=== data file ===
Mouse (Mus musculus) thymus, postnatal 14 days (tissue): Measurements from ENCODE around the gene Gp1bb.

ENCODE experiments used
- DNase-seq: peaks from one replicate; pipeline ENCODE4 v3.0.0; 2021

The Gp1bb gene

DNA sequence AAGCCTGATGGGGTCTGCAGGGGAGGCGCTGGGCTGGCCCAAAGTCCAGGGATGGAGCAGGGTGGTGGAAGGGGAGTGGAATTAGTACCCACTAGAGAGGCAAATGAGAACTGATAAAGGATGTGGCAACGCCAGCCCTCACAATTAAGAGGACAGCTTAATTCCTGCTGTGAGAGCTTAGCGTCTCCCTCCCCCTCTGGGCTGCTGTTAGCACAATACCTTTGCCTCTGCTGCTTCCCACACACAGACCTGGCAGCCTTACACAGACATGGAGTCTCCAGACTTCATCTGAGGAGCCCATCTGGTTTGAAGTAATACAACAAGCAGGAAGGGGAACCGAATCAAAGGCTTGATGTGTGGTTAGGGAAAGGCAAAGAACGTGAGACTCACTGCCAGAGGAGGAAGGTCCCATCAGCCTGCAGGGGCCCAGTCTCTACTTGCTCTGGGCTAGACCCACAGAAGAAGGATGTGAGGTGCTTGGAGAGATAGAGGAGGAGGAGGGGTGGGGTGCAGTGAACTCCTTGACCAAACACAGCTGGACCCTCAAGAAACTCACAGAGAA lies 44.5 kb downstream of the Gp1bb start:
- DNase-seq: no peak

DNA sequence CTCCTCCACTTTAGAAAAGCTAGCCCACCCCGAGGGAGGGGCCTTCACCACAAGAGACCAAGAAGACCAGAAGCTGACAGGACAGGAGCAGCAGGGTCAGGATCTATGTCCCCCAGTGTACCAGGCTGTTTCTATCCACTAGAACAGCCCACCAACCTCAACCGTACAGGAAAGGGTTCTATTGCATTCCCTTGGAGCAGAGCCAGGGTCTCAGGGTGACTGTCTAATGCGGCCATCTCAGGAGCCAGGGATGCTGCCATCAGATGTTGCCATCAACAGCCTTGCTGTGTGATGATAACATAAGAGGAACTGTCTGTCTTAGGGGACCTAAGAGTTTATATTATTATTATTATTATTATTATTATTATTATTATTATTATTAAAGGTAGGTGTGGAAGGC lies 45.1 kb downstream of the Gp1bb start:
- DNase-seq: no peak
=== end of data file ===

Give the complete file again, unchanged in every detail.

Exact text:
Mouse (Mus musculus) thymus, postnatal 14 days (tissue): Measurements from ENCODE around the gene Gp1bb.

ENCODE experiments used
- DNase-seq: peaks from one replicate; pipeline ENCODE4 v3.0.0; 2021

The Gp1bb gene

DNA sequence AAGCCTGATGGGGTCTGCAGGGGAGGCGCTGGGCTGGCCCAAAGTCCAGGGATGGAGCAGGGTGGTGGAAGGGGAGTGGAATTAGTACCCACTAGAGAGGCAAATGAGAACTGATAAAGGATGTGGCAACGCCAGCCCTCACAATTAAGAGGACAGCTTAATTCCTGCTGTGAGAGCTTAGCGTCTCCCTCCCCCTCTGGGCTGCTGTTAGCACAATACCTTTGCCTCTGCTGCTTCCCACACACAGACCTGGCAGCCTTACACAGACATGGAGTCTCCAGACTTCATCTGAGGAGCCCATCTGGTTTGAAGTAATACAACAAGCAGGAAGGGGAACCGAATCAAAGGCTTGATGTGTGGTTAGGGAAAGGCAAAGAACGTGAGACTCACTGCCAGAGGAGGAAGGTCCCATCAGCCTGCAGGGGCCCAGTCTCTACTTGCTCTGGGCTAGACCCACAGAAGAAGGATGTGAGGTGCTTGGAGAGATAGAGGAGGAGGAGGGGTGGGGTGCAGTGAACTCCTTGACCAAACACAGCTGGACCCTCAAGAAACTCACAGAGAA lies 44.5 kb downstream of the Gp1bb start:
- DNase-seq: no peak

DNA sequence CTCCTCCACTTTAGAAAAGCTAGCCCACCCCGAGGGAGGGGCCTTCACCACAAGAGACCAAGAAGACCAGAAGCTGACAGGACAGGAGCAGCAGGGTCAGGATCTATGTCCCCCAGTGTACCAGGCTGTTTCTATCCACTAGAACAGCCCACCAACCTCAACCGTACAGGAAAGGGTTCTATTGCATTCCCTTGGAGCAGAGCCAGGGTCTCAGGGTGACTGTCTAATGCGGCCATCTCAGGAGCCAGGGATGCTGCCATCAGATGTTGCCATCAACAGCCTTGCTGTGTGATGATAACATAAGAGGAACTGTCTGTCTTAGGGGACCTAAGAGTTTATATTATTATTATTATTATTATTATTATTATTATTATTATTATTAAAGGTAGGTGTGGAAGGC lies 45.1 kb downstream of the Gp1bb start:
- DNase-seq: no peak